Procedural programming
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Procedural Programming. P1, M1, D1. UNIT 16 - Criteria. Procedural programming.

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Procedural Programming

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Procedural programming

Procedural Programming

P1, M1, D1

Unit 16 criteria

UNIT 16 - Criteria

Procedural programming1

Procedural programming

  • A list of instructions telling a computer, step-by-step, what to do, usually having a linear order of execution from the first statement to the second and so forth with occasional loops and branches. Procedural programming languages include C, C++, Fortran, Pascal, and Basic.



  • So far our programs have been fairly short, but as programs become more sophisticated the number of lines of code will increase to hundreds and thousands of lines of codes. We need to have a way to break our program up into manageable chunks (books are broken up into chapters, organisations are broken up into departments, etc)

  • Sometimes we wish to do the same thing in several different places in our programs and we don’t want to have to go and write the same code all over again (or even have to use the editor copy and paste tools). Sometimes we want to reuse a chunk of code we wrote for a previous job. Sometimes we want to be able to break a program up into chunks and get different people to write different bits and then tie them together at a later date.

Example 1

Example 1

Imagine a program where we want to show the same message to the user in several different places in a program.

Enter your age : 11


***thank you***


Enter your height in metres: 1.64


***thank you***


Enter your weight in kilograms: 52


***thank you***


Procedural programming


#include <iostream.h>

void thankYou(void); // function prototype

void main ()


int age; // variables to store age, height and weight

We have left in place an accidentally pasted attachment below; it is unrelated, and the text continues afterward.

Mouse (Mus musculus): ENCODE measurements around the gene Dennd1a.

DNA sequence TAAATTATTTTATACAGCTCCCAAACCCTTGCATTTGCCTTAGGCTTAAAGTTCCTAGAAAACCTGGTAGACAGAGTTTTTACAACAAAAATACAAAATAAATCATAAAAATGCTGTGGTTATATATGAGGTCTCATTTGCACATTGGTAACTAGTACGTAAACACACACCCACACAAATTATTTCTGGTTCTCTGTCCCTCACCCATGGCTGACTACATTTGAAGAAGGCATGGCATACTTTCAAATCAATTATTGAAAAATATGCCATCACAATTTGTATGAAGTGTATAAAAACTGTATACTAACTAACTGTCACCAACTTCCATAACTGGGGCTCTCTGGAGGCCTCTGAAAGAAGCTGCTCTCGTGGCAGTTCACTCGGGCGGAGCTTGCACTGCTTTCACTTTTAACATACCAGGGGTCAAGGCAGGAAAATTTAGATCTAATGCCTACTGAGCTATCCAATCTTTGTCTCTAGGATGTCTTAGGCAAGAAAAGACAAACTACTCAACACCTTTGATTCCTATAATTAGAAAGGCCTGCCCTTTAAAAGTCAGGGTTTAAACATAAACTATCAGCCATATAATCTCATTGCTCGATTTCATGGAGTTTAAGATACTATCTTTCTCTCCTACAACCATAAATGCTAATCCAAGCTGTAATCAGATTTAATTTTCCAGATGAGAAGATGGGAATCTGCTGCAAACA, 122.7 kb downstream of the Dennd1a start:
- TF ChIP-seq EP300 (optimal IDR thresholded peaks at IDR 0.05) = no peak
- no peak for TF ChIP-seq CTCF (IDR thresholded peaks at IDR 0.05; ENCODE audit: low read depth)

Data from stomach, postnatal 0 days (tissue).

floatheight, weight;

cout << “Enter your age: “;

cin >> age;

thankYou();// call function

cout<<“enter your height in metres: “;

cin >> height;

thankYou();// call function

cout <<“ Enter your weight in Kilograms: “;

cin >> weight;

thankYou();// call function

} // end main

Void thankYou (void)// function definition


cout <<“**************”<<endl;

cout<<“***thank you***”<<endl;


} // end thankYou

We have a function prototype, three function calls in the body of main and a function definition

The function name is “thankYou” ( you can name it anything you want just like variables but its best to name it meaningful.

A function has a return type – in this case it returns nothing so the type is void.

A function can have parameters, these are specified in the brackets to right of the function name – this function has no parameters so we put void

Task 1

Task 1

  • Write a code calling or displaying Hello world 3 times from a function

Example 2

Example - 2

Imagine program where we want to do the same calculation in several places, such as for the paint program.

Enter Length 1: 12

Enter width 1: 5

Area of Side 1 = 60

This function has a float return type

It has two parameters named “a” and “b” = both are of type float( you can give parameters any name you want, like variables.

It has a local variable (named “temp”) within its definition.

#include <iostream>

Float SideArea (float a, float b); // function prototype

Void main ()


float Length1, Width1, Area1; variables to store the length width and area

cout<<“Enter Length 1 :”;

cin>> Length1

cout<<“Enter Width 1:”;

cin>> Width1;

Area1 = SideArea( Length1, Width1); // function definition

cout<<“the area of side one is:”<<Area1;

} // end main

Float SideArea (float a, float b)


float temp; // local variables to help with calculations

temp = a*b;

return temp;

} // end SideArea

Task 2

Task 2

  • Start creating the paint program and use functions to calculate the area of each side of the room.

Why modular programming

Why modular programming?

  • A programming style that breaks down program functions into modules, each of which accomplishes one function and contains all the source code and variables needed to accomplish that function.

  • Modular programming is a solution to the problem of very large programs that are difficult to debug and maintain. By segmenting the program into modules that perform clearly defined functions, you can determine the source of program errors more easily

Procedural programming


  • Graphical Application:

    • Think about the help access while playing games?

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